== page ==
Malcolm S. Schwartz, D.O., a board certified osteopathic pediatric endocrinologist and chief of pediatric endocrinology and diabetes at Children's Hospital at Monmouth Medical Center in Long Branch, N.J., addressed the American Osteopathic Association Convention and Scientific Seminar in San Diego on Oct. 1, and explained how parents schools and communities can help children stay fit.
"Even during pregnancy a mother can help her
child by watching her
weight and maintaining a moderate exercise level," said Dr. Schwartz
also recommends that families eat meals together at a fixed time and place and not to eat in front of the television.
This is not to say that influences outside the family cannot help curb childhood obesity.
believes that schools can help by educating children on appropriate diet and lifestyle choices, eliminating cookie and candy sales as fundraisers and installing more water fountains.
also calls for mandating minimum standards for physical education in schools and encouraging schools to review the contents of vending machines for healthier choices.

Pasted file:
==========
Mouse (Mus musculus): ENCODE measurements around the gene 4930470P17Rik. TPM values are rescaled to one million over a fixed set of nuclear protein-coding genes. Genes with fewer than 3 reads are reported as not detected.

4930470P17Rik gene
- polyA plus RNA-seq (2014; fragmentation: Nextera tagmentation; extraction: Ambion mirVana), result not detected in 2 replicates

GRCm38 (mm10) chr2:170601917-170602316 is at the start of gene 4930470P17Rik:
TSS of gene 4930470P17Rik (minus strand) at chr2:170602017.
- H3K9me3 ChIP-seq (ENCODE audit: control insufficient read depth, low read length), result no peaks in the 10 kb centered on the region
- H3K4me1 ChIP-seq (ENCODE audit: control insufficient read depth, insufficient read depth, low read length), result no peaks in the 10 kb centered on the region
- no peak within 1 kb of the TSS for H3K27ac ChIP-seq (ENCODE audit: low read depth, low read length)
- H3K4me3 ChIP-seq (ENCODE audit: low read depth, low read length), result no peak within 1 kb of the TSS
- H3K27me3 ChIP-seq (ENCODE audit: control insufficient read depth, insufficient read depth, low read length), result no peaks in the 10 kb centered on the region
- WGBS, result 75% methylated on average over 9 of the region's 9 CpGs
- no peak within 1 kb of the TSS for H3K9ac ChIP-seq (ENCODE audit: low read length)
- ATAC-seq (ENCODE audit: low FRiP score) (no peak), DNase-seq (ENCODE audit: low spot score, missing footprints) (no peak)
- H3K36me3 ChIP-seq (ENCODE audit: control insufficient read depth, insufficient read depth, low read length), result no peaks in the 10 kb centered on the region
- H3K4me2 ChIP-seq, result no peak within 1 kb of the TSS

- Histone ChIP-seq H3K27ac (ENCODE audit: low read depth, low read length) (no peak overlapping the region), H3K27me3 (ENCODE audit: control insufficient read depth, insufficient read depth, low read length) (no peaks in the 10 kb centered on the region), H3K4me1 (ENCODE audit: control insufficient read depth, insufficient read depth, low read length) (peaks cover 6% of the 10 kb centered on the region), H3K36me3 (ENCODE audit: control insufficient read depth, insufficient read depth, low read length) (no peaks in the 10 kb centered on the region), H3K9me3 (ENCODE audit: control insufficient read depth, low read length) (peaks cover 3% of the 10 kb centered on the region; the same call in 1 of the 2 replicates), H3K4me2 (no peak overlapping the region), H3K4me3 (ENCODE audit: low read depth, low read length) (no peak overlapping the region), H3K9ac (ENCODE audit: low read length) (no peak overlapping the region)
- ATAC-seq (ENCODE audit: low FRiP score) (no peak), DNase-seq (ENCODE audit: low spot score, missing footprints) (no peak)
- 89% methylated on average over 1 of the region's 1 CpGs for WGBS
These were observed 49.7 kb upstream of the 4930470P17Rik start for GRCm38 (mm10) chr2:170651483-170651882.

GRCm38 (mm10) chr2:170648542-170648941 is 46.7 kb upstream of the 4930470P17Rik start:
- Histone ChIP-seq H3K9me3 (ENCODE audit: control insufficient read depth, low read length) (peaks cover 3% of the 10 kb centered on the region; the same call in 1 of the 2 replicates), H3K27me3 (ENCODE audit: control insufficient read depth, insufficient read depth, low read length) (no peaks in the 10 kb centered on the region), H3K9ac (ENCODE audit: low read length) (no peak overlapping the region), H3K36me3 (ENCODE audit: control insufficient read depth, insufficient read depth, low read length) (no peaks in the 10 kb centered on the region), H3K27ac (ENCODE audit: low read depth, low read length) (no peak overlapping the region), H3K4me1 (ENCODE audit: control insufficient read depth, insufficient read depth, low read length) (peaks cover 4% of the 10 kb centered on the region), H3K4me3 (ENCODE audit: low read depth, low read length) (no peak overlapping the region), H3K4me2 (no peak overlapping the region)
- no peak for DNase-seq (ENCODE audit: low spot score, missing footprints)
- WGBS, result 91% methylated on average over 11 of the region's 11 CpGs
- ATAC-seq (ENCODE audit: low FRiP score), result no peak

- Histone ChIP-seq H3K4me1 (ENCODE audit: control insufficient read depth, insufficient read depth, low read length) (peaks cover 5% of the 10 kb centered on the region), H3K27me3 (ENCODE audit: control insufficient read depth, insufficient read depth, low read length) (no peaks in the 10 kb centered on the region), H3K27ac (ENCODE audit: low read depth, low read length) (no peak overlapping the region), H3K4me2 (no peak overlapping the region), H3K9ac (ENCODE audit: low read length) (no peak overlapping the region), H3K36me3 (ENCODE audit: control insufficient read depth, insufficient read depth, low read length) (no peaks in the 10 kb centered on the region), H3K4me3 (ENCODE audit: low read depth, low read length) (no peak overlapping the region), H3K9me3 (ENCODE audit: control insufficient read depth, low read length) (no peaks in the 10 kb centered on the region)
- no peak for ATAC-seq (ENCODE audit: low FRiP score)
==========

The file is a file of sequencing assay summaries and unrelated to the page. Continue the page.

Osteopathic physicians (D.O.s) from across the country affirmed their beliefs in these simple yet crucial lifestyle changes this past July at the American Osteopathic Association
(AOA) annual business meeting.
At the meeting, D.O.s and osteopathic medical students voted to urge school officials to eliminate carbonated soft drinks in schools and for states to implement daily physical education in grades K-12.
"The need to end childhood obesity is becoming more urgent as the onset of type 2 diabetes mellitus is occurring at younger ages than ever before," Dr. Schwartz